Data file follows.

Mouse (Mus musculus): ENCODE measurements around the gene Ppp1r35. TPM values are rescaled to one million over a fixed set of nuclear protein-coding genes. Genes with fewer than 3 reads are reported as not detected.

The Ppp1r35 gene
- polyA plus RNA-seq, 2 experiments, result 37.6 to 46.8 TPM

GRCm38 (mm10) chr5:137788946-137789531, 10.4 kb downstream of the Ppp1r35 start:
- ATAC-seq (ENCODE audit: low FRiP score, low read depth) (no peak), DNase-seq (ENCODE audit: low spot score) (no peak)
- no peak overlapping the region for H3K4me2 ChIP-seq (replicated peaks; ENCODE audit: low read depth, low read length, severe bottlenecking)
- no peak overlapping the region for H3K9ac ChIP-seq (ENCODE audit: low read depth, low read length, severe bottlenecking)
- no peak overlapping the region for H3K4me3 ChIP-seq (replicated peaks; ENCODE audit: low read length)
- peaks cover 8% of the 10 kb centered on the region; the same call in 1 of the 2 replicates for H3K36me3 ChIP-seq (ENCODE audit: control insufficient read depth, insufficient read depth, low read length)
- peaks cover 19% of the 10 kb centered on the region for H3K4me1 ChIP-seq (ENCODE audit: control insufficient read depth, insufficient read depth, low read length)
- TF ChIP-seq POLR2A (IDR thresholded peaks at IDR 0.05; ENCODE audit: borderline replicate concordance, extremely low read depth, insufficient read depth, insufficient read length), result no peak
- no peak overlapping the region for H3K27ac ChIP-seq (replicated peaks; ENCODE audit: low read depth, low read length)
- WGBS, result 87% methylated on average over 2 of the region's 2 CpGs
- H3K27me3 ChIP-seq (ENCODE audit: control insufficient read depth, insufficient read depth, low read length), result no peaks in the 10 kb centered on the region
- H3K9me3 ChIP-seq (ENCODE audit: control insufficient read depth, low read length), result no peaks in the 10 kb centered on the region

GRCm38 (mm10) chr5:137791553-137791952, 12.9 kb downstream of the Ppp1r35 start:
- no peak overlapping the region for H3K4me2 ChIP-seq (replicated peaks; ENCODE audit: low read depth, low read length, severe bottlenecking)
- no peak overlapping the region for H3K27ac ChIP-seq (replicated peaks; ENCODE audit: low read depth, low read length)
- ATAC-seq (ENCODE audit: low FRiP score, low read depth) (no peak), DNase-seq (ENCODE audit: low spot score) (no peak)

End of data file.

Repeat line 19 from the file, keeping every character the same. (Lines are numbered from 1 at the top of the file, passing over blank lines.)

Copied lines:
- ATAC-seq (ENCODE audit: low FRiP score, low read depth) (no peak), DNase-seq (ENCODE audit: low spot score) (no peak)